Remarkably, with the whirl of a wand and some sprinkling of stardust, “Skinflint Bill” has found some money we didn’t think existed just to pay for these promises.
But why wasn’t that happening years ago?
Why didn’t National commit to a poverty target three years ago?
National has forgotten about ordinary hardworking New Zealanders.
And they have forgotten about Gisborne and all of regional New Zealand – that is until the last few weeks.

Forestry

Gisborne’s forestry sector is reported to be booming - upbeat and positive.
New Zealand First deals in realities.
We ask this question.
What happens when those vast volumes of raw logs being sent out of Gisborne are gone and bare stumps stretch out over hillsides as far as the eye can see - what happens then?
Is there sufficient replanting going on in your region?
Or is your forestry industry doomed to go from boom to bust?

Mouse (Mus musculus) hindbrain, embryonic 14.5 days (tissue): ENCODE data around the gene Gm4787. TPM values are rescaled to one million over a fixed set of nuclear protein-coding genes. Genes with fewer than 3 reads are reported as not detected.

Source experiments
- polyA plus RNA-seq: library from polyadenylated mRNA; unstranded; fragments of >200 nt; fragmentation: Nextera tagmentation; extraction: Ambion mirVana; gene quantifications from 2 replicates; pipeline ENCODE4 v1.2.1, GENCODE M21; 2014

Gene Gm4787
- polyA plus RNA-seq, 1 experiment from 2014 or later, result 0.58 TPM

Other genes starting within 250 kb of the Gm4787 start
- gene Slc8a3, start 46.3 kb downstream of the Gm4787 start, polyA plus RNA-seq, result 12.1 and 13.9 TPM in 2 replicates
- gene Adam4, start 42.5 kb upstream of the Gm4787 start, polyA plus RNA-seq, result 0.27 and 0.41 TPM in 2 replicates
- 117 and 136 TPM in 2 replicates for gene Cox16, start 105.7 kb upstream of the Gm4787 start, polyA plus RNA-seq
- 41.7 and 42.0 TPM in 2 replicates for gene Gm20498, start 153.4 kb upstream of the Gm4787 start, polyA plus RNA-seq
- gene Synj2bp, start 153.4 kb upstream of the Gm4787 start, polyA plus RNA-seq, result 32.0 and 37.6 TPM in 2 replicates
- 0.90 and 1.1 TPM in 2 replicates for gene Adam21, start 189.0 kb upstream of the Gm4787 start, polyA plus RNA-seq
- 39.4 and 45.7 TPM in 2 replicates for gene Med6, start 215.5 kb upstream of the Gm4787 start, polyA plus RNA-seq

New Zealand First is concerned so little add-on value is being taken care of here.
Your local leaders have pressured for wood processing facilities to be built in Gisborne.
Yet the fact is at present 90 percent of the logs being harvested are going out as raw logs with 80 percent straight to China.
A major issue for wood processors throughout New Zealand is that they can’t get their hands on the logs they want, because they are mainly being shipped overseas.
What’s going to happen here in Gisborne to change that?
At the beginning of this year then Labour leader Andrew Little said Labour would inject up to $20 million to enable the construction of a plant for prefabricated building materials here in Gisborne.
But what is the point of another processing plant if the supply of logs is not guaranteed and what is available now runs out because all of the forests have been cleaned out?

Ensuring continuity of supply

Unlike Labour, New Zealand has thought out our forestry policy.